Cristina, 20, graduated from one of the top high schools in Vâlcea, a Romanian county, just as the world was recovering from the pandemic. A standout student, she always aspired to attend university. However, financial constraints kept her from moving to Sibiu, the nearest city where she could get a university education.
Instead, she moved to Germany to work on seasonal jobs such as harvesting strawberries, lettuce and onions. Between trips, she worked at a local supermarket. While assisting her family financially, Cristina also saved for her bigger dream to get higher education.
She recalls the laborious hours in Germany, starting work at 4 am and finishing by 7 pm. Although challenging, her parents' presence made it bearable. On a subsequent trip, she faced even tougher conditions, encountering cold and dampness. Family financial struggles persisted. Her father went to work in Finland while Cristina, her younger brother, and mother stayed home. Later, her mother left again for work in Germany.
Cristina recollects their humble beginnings and her parents' unfulfilled dreams. While her mother was hoping that she would become a doctor, Cristina was passionate about foreign languages. She was always considering that good education could assure better job opportunity.
In 2021, Cristina understood even more how essential education is for a brighter future. Having rocked the Latin Olympiad in school, she dived deep into her books. Because she was working a lot, Cristina missed a lot of classes. Luckily, a friend from school offered his notes to her, which was super helpful for her lonely studying hours at home. Cristina's hard work paid off when she passed her exams and secured a place at Sibiu's Foreign Languages University.
Cristina pays her tuition from her savings that she managed to collect while she was working in Germany, and her parents promised further support if she excels academically.
During the years the financial situation of their families has improved. Her mother recognises the importance of education over work at her age. But before that, one of her significant supports came through the "I Want in 9th Grade", a World Vision Romania programme.
"The 'I Want in 9th Grade' programme was a game-changer for me, fueling my college aspirations. It taught me that success requires effort, not waiting for chances. Initially shy, I grew through its activities, honing my public speaking, argumentation, and resume-building skills. I uncovered a love for languages and became more open with others. The invaluable insights from guest speakers and the nurturing spirit of World Vision members have been irreplaceable. I miss the monthly meetings and summer camps, where learning was abundant. In life, you must strive for your goals, and World Vision equipped me for this journey," explains Cristina.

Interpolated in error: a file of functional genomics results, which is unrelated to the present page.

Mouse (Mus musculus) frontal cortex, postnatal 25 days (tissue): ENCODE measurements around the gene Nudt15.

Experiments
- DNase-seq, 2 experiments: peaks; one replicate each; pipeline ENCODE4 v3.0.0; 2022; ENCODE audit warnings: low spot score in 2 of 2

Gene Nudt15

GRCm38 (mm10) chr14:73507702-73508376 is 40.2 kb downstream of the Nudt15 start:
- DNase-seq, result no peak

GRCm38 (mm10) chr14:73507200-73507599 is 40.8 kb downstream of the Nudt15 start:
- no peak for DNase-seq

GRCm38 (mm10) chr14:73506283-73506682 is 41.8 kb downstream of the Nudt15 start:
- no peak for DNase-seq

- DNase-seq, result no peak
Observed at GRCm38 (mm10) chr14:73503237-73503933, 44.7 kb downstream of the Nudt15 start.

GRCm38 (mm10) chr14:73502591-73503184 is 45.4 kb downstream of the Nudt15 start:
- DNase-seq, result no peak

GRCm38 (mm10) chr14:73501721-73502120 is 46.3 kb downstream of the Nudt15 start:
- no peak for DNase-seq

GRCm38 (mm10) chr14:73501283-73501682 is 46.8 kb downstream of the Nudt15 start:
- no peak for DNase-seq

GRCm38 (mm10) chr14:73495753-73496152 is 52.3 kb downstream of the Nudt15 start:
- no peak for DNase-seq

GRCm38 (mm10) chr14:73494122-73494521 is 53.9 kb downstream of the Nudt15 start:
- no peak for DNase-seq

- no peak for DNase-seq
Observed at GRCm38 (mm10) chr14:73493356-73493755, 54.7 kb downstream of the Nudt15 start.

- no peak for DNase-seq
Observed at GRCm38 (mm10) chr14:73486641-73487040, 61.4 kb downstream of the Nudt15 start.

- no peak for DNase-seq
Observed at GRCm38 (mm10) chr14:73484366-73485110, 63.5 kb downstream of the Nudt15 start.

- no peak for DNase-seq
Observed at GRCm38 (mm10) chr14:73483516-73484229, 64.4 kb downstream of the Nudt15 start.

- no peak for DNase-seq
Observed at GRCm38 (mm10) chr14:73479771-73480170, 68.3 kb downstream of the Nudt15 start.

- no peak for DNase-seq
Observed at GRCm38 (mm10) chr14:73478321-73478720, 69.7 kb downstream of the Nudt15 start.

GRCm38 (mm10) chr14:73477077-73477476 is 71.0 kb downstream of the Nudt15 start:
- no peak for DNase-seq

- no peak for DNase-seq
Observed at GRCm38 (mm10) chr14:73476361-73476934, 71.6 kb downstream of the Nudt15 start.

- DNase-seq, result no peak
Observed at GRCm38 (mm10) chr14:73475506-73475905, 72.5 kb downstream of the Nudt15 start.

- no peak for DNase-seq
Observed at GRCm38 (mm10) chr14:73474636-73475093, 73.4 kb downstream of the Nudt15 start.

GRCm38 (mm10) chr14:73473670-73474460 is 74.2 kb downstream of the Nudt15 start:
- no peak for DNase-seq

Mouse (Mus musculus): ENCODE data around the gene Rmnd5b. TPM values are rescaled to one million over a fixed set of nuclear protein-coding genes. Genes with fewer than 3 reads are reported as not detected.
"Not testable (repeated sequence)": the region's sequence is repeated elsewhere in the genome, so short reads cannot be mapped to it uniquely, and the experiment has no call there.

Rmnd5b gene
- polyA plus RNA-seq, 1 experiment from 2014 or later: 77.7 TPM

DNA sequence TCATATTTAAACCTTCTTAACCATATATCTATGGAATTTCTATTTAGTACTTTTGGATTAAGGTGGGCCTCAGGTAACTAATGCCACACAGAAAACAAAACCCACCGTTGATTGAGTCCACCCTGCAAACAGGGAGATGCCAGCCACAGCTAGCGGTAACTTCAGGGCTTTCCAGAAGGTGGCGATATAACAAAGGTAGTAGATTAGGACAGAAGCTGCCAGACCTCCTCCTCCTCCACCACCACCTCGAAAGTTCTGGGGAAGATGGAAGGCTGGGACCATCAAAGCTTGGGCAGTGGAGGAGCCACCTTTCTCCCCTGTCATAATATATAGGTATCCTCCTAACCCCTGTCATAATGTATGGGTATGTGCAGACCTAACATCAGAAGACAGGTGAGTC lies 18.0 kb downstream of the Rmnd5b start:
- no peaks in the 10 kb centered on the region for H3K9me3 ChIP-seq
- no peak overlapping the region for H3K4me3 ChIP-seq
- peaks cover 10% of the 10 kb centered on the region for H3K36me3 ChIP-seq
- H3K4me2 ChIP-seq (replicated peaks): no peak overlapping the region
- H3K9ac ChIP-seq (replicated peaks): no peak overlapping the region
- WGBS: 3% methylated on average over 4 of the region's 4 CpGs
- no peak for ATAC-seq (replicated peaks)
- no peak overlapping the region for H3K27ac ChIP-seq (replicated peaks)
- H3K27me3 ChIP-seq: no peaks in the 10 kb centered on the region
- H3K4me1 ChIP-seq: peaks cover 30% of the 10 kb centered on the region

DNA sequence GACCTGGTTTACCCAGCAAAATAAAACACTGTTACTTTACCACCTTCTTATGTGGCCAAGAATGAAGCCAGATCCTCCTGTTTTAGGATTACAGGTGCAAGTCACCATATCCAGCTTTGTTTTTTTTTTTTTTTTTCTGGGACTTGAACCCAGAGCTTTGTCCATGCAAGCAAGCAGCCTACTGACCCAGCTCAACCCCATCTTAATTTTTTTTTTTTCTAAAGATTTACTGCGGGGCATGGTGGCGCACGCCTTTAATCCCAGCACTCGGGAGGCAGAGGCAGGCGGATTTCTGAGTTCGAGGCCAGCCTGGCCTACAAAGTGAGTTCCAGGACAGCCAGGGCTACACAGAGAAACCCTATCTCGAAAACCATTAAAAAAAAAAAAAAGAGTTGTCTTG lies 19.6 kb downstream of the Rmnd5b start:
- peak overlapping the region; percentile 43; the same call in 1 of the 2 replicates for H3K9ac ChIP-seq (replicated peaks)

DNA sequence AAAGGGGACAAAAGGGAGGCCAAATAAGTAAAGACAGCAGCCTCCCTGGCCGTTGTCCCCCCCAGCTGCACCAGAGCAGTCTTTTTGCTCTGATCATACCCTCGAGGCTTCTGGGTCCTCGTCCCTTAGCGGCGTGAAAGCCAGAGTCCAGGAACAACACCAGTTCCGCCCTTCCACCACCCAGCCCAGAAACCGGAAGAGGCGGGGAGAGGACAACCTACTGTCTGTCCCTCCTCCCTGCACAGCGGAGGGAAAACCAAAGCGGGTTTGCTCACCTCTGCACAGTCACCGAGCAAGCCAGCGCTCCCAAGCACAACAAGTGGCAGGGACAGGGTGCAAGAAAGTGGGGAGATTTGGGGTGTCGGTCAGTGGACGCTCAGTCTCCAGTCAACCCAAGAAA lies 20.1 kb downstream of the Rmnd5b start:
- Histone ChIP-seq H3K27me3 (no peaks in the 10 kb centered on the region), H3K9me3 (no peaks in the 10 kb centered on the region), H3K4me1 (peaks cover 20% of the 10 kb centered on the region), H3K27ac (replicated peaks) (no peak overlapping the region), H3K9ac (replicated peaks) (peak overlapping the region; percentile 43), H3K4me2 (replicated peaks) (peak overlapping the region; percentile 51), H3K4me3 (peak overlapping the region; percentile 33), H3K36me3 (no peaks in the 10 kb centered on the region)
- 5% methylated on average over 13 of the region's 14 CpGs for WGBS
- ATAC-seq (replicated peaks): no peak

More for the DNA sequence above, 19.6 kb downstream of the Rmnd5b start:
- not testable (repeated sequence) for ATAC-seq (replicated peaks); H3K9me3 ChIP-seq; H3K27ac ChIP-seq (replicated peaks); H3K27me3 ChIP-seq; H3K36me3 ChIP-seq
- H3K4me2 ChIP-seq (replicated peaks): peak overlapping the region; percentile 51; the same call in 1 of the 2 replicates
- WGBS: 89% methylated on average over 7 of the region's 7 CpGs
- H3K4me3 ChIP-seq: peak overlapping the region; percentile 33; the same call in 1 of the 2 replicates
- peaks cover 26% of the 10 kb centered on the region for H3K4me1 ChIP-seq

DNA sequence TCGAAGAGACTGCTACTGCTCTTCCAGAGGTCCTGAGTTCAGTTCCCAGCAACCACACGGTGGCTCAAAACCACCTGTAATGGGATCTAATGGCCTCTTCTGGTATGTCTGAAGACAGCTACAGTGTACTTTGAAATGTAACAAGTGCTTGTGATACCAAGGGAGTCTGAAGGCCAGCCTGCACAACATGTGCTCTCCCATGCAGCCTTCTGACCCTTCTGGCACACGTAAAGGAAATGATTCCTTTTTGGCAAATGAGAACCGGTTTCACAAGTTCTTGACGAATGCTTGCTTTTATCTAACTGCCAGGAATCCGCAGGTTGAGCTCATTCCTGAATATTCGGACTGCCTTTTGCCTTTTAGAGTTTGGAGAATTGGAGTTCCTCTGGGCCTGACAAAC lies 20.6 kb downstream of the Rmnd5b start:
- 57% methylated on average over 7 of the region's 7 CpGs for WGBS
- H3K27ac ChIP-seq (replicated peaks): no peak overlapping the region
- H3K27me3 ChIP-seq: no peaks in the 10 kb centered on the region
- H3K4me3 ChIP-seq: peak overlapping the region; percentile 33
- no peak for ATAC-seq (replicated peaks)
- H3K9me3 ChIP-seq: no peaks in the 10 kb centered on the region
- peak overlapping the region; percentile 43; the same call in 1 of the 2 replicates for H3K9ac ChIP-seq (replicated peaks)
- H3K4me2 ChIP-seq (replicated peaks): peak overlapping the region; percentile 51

Concerning statistics on higher education enrolling
65% of high school graduates from rural areas do not enroll in higher education, compared to 35% from urban areas, according to a study by UEFISCDI (The Executive Agency for Higher Education, Research, Development and Innovation Funding). At the same time, 80% of students from disadvantaged communities face financial difficulties in college, according to a survey by World Vision Romania.
The percentage of Romanian youth graduating from university in 2021 was almost half (23.3%) of the European Union average of 41.2%, according to the latest Education and Training Monitor report by the European Commission. One of the reasons cited in the report is directly related to the low level of participation of young people from disadvantaged backgrounds in the university system.
To cope with the expenses for college, 70% of high school seniors from disadvantaged backgrounds plan to work during their studies, according to World Vision Romania data. The reasons given by young people are:
78% of teenagers are concerned about the rising cost of living;
34% of respondents say their families will not be able to financially support them in college;
14% are afraid they won't find a place in the dormitory, and the costs for rent are too high compared to their budgets.
As a result of these material deprivations, for one in three high school students from disadvantaged backgrounds, one of the most important criteria in choosing a university is the possibility of receiving a scholarship.
Recognizing this World Vision Romania in collaboration with Babeș-Bolyai University from Cluj-Napoca County launched "I want to college" a program to support 100 underprivileged students in completing their university education. "I want to college" is inspired by the success of the "I want in the 9th grade" program - that provides scholarships, mentoring, non-formal educational activities, personal and professional development opportunities and summer camps for highschool students mostly.
Therefore, between 2023-2026, 100 students included in the project will benefit, with the support of donors, from the following: a laptop or a computer for the learning and study process, thematic workshops specific to student life, a mentoring and career guidance program, access to summer schools, and monthly scholarships to cover the minimum expenses for dormitory and transportation.
Companies and individual donors who wish to support students from disadvantaged backgrounds to graduate can donate here.